By Jeff Schervone
New Jersey’s Earned Sick Leave Law went into effect on October 29, 2018, and the Department of Labor and Workforce Development (“LWD”) launched a website with information for employers and employees.
Under the new law, most employers must provide their employees with earned sick leave. “For every 30 hours worked, the employee shall accrue one hour of earned sick leave, except that an employer may provide an employee with the full complement [40 hours] of earned sick leave for a benefit year.” N.J.S.A. 34:11D-2(a).
An employer is in compliance with Sick Leave Law if the employer already “offers paid time off [PTO] which is fully paid and shall include, but is not limited to personal days, vacation days, and sick days, and may be used for the purposes of section 3 of this act in the manner provided by this act, and is accrued at a rate equal to or greater than the rate described in this section.”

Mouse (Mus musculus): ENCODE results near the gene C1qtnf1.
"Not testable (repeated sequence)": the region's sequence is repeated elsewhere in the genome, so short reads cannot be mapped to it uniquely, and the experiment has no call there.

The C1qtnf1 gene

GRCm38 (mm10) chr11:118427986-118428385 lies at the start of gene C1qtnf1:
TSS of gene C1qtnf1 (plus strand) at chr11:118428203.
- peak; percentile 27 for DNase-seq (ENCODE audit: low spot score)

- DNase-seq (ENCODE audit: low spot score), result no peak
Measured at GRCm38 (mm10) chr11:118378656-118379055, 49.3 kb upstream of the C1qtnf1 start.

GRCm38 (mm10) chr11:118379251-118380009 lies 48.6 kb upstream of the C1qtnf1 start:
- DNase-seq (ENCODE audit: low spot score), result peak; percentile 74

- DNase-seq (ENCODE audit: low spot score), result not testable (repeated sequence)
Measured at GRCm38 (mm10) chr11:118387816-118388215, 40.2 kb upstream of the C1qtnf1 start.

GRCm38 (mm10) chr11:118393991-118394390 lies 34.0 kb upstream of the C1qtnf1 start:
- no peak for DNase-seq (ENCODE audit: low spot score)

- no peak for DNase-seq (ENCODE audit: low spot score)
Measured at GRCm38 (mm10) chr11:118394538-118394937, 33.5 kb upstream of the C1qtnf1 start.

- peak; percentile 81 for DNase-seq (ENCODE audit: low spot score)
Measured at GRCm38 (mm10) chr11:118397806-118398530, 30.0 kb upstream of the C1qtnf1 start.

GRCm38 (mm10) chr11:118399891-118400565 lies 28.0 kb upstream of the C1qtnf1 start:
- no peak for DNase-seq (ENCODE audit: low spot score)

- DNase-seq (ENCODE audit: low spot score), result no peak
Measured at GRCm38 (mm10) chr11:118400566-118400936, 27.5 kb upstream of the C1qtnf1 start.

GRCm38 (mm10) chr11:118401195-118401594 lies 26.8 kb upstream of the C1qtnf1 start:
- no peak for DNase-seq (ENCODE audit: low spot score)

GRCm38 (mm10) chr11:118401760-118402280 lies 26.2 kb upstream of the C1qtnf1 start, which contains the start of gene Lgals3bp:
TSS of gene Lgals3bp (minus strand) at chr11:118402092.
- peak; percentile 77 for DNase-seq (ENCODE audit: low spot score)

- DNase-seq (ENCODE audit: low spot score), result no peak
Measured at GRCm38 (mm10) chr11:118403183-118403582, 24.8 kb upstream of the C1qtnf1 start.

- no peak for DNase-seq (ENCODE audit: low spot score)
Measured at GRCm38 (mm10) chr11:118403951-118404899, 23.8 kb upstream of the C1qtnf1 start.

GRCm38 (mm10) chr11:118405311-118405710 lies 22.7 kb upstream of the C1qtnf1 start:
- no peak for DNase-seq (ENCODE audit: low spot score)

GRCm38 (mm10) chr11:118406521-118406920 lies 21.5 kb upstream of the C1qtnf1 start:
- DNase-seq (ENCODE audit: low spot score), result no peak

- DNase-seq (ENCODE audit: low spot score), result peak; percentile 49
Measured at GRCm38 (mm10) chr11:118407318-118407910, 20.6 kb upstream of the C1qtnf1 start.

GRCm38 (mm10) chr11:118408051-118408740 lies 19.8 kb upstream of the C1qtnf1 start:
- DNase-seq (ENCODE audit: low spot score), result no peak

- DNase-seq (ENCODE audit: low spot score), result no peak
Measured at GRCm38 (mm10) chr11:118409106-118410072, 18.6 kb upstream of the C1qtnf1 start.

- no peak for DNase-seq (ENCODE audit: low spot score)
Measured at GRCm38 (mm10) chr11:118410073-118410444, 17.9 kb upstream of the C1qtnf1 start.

Proposed regulations are in the comments phase, pending adoption expected in January, 2019. The regulations give broad authority to the Commissioner of Labor to bring enforcement actions for violations carrying criminal and civil liability and penalties. Employee claims for Earned Sick Leave fall under the jurisdiction of the Wage Collection Division (that is, up to $30,000) before a Referee as reflected in a revised Wage Claim form posted on the LWD website.
Notably for separated employees, the law is consistent with existing New Jersey wage and hour law and does not require an employer to payout earned sick leave upon separation absent a written policy or agreement that provides such a payout. The new law provides that: “Unless an employer policy or collective bargaining agreement provides for the payment of accrued earned sick leave upon termination, resignation, retirement or other separation from employment, an employee shall not be entitled under this section to payment of unused earned sick leave upon the separation from employment.” N.J.S.A. 34:11D-3(d).
The Earned Sick Leave Law, together with the recent Equal Pay Act, and a pending Senate Bill S121 banning certain employment-related nondisclosure agreements all demonstrate that Trenton intends to scrutinize and regulate employers in New Jersey more closely than ever.